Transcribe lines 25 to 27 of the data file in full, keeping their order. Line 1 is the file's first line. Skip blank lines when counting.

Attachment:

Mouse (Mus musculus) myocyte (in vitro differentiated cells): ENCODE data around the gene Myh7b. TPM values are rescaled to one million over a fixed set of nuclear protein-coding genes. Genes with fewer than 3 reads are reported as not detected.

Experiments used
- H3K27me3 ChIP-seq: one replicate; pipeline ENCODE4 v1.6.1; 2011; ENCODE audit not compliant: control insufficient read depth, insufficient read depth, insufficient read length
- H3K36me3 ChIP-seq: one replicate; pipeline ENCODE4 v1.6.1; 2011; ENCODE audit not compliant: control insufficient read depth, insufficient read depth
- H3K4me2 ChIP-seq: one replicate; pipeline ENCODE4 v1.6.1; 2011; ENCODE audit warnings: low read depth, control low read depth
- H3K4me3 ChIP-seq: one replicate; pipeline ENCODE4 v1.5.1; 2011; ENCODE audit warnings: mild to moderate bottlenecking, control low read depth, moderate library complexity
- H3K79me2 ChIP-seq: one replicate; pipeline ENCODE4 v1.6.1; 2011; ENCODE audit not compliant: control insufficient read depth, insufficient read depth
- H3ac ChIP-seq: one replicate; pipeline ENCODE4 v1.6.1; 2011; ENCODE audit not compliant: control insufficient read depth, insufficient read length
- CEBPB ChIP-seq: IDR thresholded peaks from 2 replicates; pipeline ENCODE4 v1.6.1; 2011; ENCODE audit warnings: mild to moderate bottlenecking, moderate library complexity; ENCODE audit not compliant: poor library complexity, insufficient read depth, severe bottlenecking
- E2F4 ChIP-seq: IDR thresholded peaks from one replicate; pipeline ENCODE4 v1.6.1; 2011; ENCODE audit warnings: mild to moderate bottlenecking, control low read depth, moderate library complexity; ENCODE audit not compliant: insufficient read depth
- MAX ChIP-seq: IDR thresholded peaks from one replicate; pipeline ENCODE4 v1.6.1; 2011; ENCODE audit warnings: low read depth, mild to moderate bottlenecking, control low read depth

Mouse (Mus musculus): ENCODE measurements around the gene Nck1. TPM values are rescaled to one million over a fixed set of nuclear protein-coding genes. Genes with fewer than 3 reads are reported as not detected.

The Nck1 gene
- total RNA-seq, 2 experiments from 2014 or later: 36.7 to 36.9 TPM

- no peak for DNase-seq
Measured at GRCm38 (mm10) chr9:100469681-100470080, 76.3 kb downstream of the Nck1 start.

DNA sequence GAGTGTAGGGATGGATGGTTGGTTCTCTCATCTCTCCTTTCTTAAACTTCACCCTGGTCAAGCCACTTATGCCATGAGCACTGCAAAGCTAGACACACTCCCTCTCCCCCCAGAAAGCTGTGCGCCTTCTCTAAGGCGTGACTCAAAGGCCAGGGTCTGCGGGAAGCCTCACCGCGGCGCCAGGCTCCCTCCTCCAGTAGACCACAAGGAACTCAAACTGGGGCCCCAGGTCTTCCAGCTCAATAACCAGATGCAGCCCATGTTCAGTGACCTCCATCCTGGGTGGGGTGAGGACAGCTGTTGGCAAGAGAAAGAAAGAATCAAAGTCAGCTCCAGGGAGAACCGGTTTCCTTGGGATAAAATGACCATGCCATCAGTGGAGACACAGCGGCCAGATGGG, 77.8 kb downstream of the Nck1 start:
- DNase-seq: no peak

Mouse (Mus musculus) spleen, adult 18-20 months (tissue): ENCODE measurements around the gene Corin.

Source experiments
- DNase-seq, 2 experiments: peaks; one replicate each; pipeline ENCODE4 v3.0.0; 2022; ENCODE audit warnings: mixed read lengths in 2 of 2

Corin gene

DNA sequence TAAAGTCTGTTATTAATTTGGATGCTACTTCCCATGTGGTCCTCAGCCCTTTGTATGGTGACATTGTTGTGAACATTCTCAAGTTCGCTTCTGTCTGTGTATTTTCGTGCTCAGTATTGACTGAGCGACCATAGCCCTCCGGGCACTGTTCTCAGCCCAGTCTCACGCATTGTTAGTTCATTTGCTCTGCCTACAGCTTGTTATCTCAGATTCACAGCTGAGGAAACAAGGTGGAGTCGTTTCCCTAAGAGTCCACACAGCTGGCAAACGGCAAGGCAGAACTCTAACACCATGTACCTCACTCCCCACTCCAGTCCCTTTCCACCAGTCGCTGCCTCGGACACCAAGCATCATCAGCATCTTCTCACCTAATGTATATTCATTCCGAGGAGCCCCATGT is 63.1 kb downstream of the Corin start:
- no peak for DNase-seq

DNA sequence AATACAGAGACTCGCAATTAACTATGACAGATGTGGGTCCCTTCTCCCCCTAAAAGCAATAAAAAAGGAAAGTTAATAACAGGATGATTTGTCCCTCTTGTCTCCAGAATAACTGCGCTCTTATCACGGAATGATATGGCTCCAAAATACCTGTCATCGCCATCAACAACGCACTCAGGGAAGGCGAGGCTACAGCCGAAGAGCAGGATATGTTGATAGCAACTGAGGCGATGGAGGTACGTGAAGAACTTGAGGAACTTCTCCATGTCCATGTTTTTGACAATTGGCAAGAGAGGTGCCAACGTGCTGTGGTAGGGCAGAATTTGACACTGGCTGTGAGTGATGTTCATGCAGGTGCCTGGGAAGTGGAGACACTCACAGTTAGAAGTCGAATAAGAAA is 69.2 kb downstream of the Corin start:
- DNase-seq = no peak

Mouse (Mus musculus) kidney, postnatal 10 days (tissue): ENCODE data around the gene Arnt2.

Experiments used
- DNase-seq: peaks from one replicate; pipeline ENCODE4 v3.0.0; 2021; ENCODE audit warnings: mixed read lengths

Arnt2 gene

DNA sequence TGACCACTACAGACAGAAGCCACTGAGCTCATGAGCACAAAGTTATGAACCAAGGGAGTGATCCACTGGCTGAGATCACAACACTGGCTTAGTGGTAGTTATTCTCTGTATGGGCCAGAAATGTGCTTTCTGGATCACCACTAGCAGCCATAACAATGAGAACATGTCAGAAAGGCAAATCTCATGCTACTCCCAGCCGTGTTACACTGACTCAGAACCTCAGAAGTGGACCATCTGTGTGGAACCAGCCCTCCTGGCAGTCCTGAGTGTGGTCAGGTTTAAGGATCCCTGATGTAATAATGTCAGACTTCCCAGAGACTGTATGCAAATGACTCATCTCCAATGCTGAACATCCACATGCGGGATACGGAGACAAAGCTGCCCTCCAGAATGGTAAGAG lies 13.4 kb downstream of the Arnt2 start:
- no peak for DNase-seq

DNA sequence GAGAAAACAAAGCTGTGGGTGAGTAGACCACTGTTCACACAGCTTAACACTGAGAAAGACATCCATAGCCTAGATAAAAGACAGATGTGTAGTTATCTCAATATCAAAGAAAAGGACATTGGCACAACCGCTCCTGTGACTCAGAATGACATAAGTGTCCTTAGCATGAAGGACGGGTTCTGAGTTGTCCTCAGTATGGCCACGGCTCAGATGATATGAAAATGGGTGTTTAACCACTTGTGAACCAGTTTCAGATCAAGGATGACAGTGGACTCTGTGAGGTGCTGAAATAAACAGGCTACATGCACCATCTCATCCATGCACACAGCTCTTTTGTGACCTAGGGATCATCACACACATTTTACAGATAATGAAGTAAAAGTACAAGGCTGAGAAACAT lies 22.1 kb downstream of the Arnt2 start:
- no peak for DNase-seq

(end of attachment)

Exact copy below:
DNA sequence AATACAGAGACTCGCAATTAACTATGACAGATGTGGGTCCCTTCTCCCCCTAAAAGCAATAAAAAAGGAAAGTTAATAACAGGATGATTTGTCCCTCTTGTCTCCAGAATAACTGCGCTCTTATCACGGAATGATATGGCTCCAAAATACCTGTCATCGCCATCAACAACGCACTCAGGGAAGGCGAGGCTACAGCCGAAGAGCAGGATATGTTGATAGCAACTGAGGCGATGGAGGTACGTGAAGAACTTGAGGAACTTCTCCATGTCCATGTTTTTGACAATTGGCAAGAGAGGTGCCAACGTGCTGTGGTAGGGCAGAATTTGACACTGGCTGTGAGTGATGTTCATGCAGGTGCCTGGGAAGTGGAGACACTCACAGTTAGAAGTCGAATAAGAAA is 69.2 kb downstream of the Corin start:
- DNase-seq = no peak

Mouse (Mus musculus) kidney, postnatal 10 days (tissue): ENCODE data around the gene Arnt2.